Still Light Minua
- 1And After05:12
- 4Parallel Overpass04:31
- 7October II05:33
- 10Climber (1985)05:18
Info for Still Light
When Luca Aaron, Kristinn Kristinsson and Fabian Willmann played together for the first time in a rehearsal room of the Academy of Music Basel in 2014, they immediately felt a strong bond. “It was almost like salvation from the daily college-routine, to find people who also wanted to play something different,” Luca Aaron grins. The trio’s creative drive feeds on various influences. Some of them have inspired all members and others are more personal. To name the most important: post-rock, minimalism à la Steve Reich, Nordic melancholy and Scandinavian folk, as well as unusual tonal colors, created by extended playing techniques and well applied electronics.
In the poetic pieces on Still Light the aforementioned influences are sometimes subtly, sometimes more distinctly discernable. Listening to “Waterlines” you hear swelling guitar chords, lyrical bass clarinet and a romantic-epic aura reminiscent of Sigur Ròs, without celebrating their monumental emotionalism. Or the fascinating “Parallel Overpass”, in which flowing patterns, complex interlocking and rhythmic displacement clearly reference Steve Reich. “Jumps” pursues a similar direction while “Murmuration” contrasts the sometimes warm, sometimes bright timbre of the clarinet and almost creepy electronic-abstract sounds. The general outlines of the pieces each come from one of the three musicians, but are then always developed together. Over the course of the many live shows, older pieces have been subjected to metamorphoses again and again and are now interpreted in various ways by the band. For example “Lumen”, which originates from the trio’s beginnings and now made it onto the album in a different version that harmonizes best with the more recent compositions.
In the three years between the debut album and Still Light, the band was touring a lot. This also brought them to large rock stages in China, “where we step out of the chamber musical club context and unfurl post-rock facets and our full sound spectrum.” Meanwhile Aaron explores even more differentiated ways of electronic modulation and creates surprising sounds. No wonder then, that he names Christian Fennesz, Tim Hecker, Arve Henriksen and Skúli Sverrisson as his inspirations. Born in December 1994 near Freiburg and growing up there, Aaron played grunge and metal in his school days, before discovering jazz through the music of Mr. Bungle. Most recently he has been devoting himself to Scandinavian folk music, like Finnish Kantele music.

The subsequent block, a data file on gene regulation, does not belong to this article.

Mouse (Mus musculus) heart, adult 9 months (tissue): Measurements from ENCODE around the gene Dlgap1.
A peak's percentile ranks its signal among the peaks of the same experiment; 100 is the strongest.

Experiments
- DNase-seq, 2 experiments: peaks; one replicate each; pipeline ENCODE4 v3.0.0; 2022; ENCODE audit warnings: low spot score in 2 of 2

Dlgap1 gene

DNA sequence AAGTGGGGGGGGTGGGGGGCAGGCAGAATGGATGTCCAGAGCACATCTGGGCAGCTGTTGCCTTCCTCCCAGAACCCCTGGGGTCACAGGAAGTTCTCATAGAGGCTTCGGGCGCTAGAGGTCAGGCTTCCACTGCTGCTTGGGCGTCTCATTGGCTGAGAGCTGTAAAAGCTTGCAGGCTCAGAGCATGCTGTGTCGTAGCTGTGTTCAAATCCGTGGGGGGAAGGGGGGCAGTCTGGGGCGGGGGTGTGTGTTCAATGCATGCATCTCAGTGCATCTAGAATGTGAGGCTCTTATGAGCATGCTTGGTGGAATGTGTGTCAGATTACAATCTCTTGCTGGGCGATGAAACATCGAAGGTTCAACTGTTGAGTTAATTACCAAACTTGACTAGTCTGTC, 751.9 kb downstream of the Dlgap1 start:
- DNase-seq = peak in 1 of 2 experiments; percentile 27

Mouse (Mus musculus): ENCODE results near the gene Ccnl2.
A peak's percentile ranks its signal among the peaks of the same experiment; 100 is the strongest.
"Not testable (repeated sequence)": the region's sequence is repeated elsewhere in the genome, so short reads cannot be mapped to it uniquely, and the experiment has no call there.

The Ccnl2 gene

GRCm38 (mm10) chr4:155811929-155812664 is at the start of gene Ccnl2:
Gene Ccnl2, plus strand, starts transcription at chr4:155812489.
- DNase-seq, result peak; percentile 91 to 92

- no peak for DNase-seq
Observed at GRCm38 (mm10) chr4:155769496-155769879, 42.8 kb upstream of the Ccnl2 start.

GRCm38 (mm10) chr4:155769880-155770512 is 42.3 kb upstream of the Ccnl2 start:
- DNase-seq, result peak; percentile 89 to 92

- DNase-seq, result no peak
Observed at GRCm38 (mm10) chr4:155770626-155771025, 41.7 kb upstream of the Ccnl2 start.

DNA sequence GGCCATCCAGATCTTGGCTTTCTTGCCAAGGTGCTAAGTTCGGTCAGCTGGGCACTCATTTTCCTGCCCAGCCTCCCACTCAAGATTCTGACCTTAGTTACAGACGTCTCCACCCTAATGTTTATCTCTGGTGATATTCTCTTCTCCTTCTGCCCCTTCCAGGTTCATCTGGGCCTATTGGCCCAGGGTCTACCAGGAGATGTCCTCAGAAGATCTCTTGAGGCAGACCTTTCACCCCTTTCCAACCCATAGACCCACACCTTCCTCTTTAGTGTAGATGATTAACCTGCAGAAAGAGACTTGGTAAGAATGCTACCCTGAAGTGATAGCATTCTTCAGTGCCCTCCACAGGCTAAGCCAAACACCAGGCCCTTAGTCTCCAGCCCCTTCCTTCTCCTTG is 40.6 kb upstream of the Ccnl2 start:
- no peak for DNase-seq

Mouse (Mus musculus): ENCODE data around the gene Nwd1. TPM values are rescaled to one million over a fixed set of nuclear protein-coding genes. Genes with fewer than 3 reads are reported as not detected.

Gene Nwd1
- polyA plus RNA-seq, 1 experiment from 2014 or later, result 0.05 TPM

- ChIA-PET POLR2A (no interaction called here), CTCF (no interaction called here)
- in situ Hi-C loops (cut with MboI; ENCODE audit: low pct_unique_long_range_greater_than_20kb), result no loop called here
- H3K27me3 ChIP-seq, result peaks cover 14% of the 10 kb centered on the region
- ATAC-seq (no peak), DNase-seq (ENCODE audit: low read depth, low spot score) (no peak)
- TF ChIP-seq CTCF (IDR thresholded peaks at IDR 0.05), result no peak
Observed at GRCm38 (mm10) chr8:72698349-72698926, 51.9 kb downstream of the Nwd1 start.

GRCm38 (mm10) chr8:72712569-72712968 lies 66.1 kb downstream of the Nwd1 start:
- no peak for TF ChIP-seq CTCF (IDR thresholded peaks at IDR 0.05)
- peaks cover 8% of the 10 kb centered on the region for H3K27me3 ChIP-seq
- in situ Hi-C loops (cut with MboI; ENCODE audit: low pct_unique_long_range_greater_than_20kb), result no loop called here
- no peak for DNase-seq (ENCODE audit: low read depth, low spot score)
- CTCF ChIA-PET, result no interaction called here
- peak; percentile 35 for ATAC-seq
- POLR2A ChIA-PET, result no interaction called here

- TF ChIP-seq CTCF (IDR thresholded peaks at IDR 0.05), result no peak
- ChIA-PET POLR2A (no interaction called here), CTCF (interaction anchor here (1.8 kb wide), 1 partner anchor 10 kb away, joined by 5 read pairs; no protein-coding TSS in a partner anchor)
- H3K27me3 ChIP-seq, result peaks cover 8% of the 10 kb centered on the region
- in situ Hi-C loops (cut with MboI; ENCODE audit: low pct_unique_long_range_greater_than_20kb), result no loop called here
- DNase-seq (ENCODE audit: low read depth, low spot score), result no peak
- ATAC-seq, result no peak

Kristinn Kristinsson was born in 1990 in Iceland and is certainly deeply rooted in the often-quoted traditions of his homeland. However, as the son of classical musicians, he is just as strongly influenced by European classical and modern music. At the age of five he began learning the cello and when he was 12 he turned to the guitar. Even if that might seem a little stereotyped, he is now responsible for many of Minua’s melancholic moments. Fabian Willmann also has a classical background. Born in 1992 in Freiburg, having lived in New York and now based in Basel, he has fathomed coherences between impressionism and jazz and has performed with projects of the SWR Sinfonieorchester [Southwest German Radio Symphony Orchestra]. Furthermore, the love for freedom of jazz music is inherent in him. Specially for Minua, the studied saxophonist delved deeply into the details of the bass clarinet, because its sound harmonizes better with the two guitars.
Minua’s music develops an Icelandic aura, not only on account of Kristinn Kristinsson. One of the first tours brought the trio to the volcanic island shrouded in myth. “We by no means only played in Reykjavik, but also in churches and community halls of smaller fishing towns,” Luca Aaron remembers, ”the landscape and atmosphere there was very inspiring for our sound aesthetic.” Furthermore, on Still Light there is a memory turned into sound of the mentioned China tour, namely the piece “Heluxia”. “On an off-day we hiked to a monastery and afterwards ended up in a tea house nearby,” Aaron tells. “The tea ceremony in itself was already an impressive moment. When the master of the ceremony spoke to our Chinese tour manager, the sound of their words and voices touched us deeply as musicians, even though we obviously didn’t understand anything.”
Luca Aaron and Kristinn Kristinsson now live in Berlin, but Minua’s sound deliberately stands out from the capital’s scene and its often fast, rhythmic, at times harsh sounds. Instead of playing with rapid cuts and staccatos, the band rather relies on textures and long installations. In this way Minua leaves ordinary boundaries of genre behind in favor of a decisively independent, international aesthetic.
P.S.: By the way, the cryptic album title, Still Light, refers to the little remainder of daylight after sunset and the minimal, calmly and slowly increasing light show that Minua have devised for their concerts.
Fabian Willmann, bass clarinet
Kristinn Kristinsson, guitar
Luca Aaron, guitar
music presents itself in constant alteration. Ranging from ambient drones, minimal patterns and free improv to more songbased structures, their style defies genre boundaries with a subtle blend of acoustic and electronic textures. With the unique instrumentation of two guitars and a bass clarinet the musicians act as one unit, dedicating themselves to the collective sound; one that evokes both out-of-focus imagery and low-key melancholia.
This album contains no booklet.